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Small Business Loans Still Difficult

According to a recent poll by the Federal Reserve Bank of New York, the ongoing reluctance of banks to lend to small businesses does not help the weak economy.
The odds of getting a small business loan appear to be lower than the year before. This year, 13 percent of businesses that sought new lines of credit got approved, while last year’s poll was 33 percent. Firms with existing lines of credit that sought extensions got approvals this year in 17 percent of cases; that approval rate last year was 52 percent, according to Hispanic Business.com.
The annual Small Business Borrowers Poll found seven out of 10 that applied for loans were denied or got less than they applied for, said study author Claire Kramer, according to an article in the Albany’s Times Union.
Poll results were based on results in the first half of 2012 from 550 small businesses in New York, northern New Jersey, and Fairfield County.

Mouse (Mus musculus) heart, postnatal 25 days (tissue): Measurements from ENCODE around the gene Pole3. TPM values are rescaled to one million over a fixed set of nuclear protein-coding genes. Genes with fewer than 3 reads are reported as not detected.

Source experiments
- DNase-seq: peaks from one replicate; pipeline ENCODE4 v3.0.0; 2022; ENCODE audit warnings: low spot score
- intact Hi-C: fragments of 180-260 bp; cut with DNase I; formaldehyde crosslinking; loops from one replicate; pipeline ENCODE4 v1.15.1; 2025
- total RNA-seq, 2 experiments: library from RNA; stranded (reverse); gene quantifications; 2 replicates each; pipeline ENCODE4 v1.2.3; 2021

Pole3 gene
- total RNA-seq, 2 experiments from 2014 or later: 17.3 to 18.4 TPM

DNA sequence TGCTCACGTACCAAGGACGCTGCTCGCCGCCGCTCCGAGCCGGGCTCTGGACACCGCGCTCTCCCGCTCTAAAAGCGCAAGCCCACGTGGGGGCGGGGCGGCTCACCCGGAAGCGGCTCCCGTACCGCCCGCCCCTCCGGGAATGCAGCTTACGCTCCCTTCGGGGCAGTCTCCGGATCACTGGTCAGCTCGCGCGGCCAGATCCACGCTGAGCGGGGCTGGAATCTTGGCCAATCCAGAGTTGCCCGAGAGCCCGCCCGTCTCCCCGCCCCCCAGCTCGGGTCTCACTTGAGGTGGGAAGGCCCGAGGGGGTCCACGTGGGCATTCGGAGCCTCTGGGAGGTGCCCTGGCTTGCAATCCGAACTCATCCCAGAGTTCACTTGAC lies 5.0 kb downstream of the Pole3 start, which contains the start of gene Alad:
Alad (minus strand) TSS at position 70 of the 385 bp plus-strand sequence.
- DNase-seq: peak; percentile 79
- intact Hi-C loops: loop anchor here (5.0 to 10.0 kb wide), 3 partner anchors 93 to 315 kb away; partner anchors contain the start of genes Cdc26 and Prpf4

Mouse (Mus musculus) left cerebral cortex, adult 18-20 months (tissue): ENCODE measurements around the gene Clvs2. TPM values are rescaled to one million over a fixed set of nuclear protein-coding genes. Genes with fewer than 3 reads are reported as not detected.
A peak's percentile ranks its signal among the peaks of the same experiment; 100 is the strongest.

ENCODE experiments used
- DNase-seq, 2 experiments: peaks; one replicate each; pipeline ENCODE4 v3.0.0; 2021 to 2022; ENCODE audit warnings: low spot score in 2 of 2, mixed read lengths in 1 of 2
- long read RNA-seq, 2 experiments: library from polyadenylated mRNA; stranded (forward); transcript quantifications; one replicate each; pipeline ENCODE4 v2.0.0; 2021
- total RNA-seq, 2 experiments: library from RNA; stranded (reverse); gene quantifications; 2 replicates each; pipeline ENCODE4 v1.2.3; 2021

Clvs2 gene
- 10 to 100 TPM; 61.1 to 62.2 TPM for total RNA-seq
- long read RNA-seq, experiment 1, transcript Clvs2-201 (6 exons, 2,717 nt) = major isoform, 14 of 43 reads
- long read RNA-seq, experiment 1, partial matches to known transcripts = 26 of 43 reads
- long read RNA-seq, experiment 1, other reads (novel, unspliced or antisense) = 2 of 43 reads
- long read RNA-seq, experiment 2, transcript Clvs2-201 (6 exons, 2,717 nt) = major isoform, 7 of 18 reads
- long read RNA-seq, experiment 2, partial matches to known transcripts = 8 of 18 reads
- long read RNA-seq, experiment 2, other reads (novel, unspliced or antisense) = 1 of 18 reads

The Federal Reserve has been trying to attract more borrowers for business investment by going after a low-interest rate policy. The bank hopes increased borrowing and investment will create more hiring and hike payrolls and product-demand.
Mike Durant, New York state director of the National Federation of Independent Business, said members are concerned about slow sales to customers worried about their jobs.
The poll also showed that small businesses are selling less. So far this year, 46 percent reported decreased sales, 34 percent worse than last year’s poll. The percent of businesses reporting stable or increased sales also dropped.
Almost eight in 10 businesses that applied for loans said they needed money to cover daily operations like cash flow, payroll and inventory. That reason for a loan was up from 62 percent last year.

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